There's something more about that. Not nefarious, not some conspiracy, but some reason, why she waited eight hours, to do anything. Even with just the idea that some stranger is in our house, you would think something more would have been done than nothing? But again, I think we'll find out with the thousands of pages that are coming.

COOPER: As we mentioned, tonight, the parents of one of the victims has said that the alleged assailant didn't know any of the victims. I'm not sure how they would have that knowledge.

But you've seen a lot in your career. Would that surprise you?

O'MARA: It would surprise me, for a number of reasons. One, the stalking, that he was looking at the house, or around the house, or pinging his cell phone, around the house, for weeks prior, there's something there.

And plus, even the type of murder, if you really just try to analyze it, using a knife, is a very personal way, to kill somebody. It's very violent. So, you have to wonder, was he infatuated? Was he getting back at being rejected?

There's probably something in that background of him, and the interaction, with at least one of the people, if not more, at that household, that caused this type of violent reaction by him. It is more than just he picked the house by coincidence.


O'MARA: That is not what happened here.

COOPER: Mark O'Mara, appreciate it. Thanks so much.

Coming up, a preview of the Justice Department's case, against five leaders, of the so-called Proud Boys, for their role, in the, violent assaults, on the Capitol. The trial, expected to get started tomorrow, we have details, next.



COOPER: Tomorrow, in a federal courtroom, in Washington, the Justice Department is expected, once again, to pursue key figures involved, with the January 6 attack, on the serious but rarely used charge of seditious conspiracy.

Prosecution of five leaders of the group, known as the Proud Boys, comes less than two months, after the Justice Department, secured convictions, on that same charge, against two members, of another group, the Oath Keepers, including its leader. Three others were convicted on felony charges.

Sara Sidner has more on who the Proud Boys are, including some of her own encounters, with those now facing prosecution.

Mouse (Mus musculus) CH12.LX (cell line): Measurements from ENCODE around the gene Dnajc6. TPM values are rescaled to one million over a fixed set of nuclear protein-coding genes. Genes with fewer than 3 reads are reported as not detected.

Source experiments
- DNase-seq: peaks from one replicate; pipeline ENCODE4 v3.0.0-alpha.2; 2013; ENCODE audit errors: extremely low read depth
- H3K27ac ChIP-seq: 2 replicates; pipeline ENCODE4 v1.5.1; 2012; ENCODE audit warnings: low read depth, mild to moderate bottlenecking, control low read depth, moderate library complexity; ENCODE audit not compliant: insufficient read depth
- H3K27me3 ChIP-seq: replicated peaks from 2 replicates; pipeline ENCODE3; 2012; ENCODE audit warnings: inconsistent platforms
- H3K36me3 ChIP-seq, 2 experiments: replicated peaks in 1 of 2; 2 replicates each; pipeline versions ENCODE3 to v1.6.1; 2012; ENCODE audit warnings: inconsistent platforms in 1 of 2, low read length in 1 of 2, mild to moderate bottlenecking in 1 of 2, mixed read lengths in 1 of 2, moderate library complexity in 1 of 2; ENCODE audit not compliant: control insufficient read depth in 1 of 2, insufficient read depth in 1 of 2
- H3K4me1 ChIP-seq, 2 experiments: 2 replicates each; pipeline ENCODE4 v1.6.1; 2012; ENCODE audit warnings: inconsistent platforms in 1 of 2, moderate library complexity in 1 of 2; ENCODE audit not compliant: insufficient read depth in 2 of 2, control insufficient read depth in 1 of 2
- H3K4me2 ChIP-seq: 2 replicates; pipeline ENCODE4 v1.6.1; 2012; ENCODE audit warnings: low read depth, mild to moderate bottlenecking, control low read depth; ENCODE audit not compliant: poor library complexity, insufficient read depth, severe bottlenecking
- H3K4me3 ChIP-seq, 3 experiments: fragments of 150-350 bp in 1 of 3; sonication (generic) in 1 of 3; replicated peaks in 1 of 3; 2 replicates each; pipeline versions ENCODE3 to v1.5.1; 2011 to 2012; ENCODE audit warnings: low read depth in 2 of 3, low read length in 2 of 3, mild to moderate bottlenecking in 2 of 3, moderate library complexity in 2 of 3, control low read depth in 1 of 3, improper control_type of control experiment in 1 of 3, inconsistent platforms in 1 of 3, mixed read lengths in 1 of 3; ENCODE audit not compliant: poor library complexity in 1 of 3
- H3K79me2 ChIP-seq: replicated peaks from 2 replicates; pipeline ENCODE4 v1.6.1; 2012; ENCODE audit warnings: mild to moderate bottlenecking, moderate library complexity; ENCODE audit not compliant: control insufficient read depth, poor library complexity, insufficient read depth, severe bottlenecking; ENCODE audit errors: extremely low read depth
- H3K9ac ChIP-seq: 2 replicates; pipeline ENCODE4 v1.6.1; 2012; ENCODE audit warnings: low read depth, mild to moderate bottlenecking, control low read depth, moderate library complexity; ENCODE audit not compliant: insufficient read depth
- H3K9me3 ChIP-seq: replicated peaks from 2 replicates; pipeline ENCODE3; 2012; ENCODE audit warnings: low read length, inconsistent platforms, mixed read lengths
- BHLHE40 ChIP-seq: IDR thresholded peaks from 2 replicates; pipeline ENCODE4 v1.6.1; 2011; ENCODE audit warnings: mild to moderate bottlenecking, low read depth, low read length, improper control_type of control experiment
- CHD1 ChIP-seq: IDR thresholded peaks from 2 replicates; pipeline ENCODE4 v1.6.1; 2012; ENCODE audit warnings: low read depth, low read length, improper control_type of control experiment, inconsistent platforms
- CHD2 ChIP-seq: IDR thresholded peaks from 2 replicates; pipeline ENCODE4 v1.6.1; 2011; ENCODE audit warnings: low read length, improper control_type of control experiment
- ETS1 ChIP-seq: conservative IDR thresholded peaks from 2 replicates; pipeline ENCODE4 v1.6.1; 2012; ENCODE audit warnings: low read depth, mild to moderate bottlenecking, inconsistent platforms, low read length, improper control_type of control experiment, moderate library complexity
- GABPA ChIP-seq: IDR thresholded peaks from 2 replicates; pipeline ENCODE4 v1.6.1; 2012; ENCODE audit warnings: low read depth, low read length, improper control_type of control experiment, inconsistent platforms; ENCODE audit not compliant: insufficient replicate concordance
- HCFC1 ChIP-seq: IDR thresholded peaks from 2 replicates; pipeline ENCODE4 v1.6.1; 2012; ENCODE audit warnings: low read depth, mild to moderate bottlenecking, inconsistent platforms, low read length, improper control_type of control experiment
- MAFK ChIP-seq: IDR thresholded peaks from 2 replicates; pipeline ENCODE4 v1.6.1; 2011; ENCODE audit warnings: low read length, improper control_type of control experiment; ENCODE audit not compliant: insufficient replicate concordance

SARA SIDNER, CNN SENIOR NATIONAL CORRESPONDENT (voice-over): Dominic Pezzola stands out in the crowd of thousands, on January 6, 2021, because he was the first, to break, into the United States Capitol, smashing a window, and letting a mob flow in, prosecutors allege.

Pezzola, and four other Proud Boys, are on trial, accused of seditious conspiracy, and up to 10 charges linked to them, allegedly trying, to stop the peaceful transfer of presidential power.

Proud Boy Joseph Biggs, shown here, outside the Capitol, prosecutors say, helped lead the group, to create chaos, that day, having tweeted, when the presidential election was called for Joe Biden, over Donald Trump, "This is war."

And after he, and other members, got into the Capitol, prosecutors say, he filmed himself saying, "So we just stormed the effing Capitol. Took the effing place back. That was so much fun."

When we tried to speak to Biggs, at his home, in Florida, after he was initially charged, with conspiracy, in the case, he was less bold.

SIDNER (on camera): Are you an insurrectionist?



SIDNER (voice-over): Ethan Nordean was President of his local Proud Boys chapter, in Washington State, shown here, facing off with a Police officer, outside the Capitol. He now claims the Proud Boys were disorganized, and that he only came to D.C., simply to stage a concert, at an Airbnb, that day.